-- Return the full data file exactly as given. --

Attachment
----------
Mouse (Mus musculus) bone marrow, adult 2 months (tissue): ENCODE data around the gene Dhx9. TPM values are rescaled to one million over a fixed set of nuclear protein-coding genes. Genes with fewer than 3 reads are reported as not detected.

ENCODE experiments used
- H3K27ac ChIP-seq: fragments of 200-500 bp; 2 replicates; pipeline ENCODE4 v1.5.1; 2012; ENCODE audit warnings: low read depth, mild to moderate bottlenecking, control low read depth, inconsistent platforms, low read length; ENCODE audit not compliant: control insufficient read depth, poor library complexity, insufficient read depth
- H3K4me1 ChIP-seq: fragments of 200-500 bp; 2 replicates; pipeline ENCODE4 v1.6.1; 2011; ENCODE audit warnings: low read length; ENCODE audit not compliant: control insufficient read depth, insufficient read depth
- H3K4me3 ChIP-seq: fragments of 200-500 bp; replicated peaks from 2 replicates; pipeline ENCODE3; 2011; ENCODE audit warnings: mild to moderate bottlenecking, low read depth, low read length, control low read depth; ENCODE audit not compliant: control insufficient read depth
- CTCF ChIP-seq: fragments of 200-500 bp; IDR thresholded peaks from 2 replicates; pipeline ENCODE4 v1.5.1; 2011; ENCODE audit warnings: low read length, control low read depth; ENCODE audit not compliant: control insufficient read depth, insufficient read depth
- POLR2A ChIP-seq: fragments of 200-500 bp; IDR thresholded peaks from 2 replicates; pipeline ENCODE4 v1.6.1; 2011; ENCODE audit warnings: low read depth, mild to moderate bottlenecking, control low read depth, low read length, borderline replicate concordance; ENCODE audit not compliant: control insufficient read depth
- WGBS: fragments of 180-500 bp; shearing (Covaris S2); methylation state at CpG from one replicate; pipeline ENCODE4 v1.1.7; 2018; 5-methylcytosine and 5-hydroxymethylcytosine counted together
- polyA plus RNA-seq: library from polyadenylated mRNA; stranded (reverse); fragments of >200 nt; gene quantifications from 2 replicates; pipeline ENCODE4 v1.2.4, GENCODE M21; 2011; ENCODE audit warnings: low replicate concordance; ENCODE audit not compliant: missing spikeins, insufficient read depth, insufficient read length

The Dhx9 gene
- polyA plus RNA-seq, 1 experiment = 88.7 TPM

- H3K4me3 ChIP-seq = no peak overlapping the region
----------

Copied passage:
Mouse (Mus musculus) bone marrow, adult 2 months (tissue): ENCODE data around the gene Dhx9. TPM values are rescaled to one million over a fixed set of nuclear protein-coding genes. Genes with fewer than 3 reads are reported as not detected.

ENCODE experiments used
- H3K27ac ChIP-seq: fragments of 200-500 bp; 2 replicates; pipeline ENCODE4 v1.5.1; 2012; ENCODE audit warnings: low read depth, mild to moderate bottlenecking, control low read depth, inconsistent platforms, low read length; ENCODE audit not compliant: control insufficient read depth, poor library complexity, insufficient read depth
- H3K4me1 ChIP-seq: fragments of 200-500 bp; 2 replicates; pipeline ENCODE4 v1.6.1; 2011; ENCODE audit warnings: low read length; ENCODE audit not compliant: control insufficient read depth, insufficient read depth
- H3K4me3 ChIP-seq: fragments of 200-500 bp; replicated peaks from 2 replicates; pipeline ENCODE3; 2011; ENCODE audit warnings: mild to moderate bottlenecking, low read depth, low read length, control low read depth; ENCODE audit not compliant: control insufficient read depth
- CTCF ChIP-seq: fragments of 200-500 bp; IDR thresholded peaks from 2 replicates; pipeline ENCODE4 v1.5.1; 2011; ENCODE audit warnings: low read length, control low read depth; ENCODE audit not compliant: control insufficient read depth, insufficient read depth
- POLR2A ChIP-seq: fragments of 200-500 bp; IDR thresholded peaks from 2 replicates; pipeline ENCODE4 v1.6.1; 2011; ENCODE audit warnings: low read depth, mild to moderate bottlenecking, control low read depth, low read length, borderline replicate concordance; ENCODE audit not compliant: control insufficient read depth
- WGBS: fragments of 180-500 bp; shearing (Covaris S2); methylation state at CpG from one replicate; pipeline ENCODE4 v1.1.7; 2018; 5-methylcytosine and 5-hydroxymethylcytosine counted together
- polyA plus RNA-seq: library from polyadenylated mRNA; stranded (reverse); fragments of >200 nt; gene quantifications from 2 replicates; pipeline ENCODE4 v1.2.4, GENCODE M21; 2011; ENCODE audit warnings: low replicate concordance; ENCODE audit not compliant: missing spikeins, insufficient read depth, insufficient read length

The Dhx9 gene
- polyA plus RNA-seq, 1 experiment = 88.7 TPM

- H3K4me3 ChIP-seq = no peak overlapping the region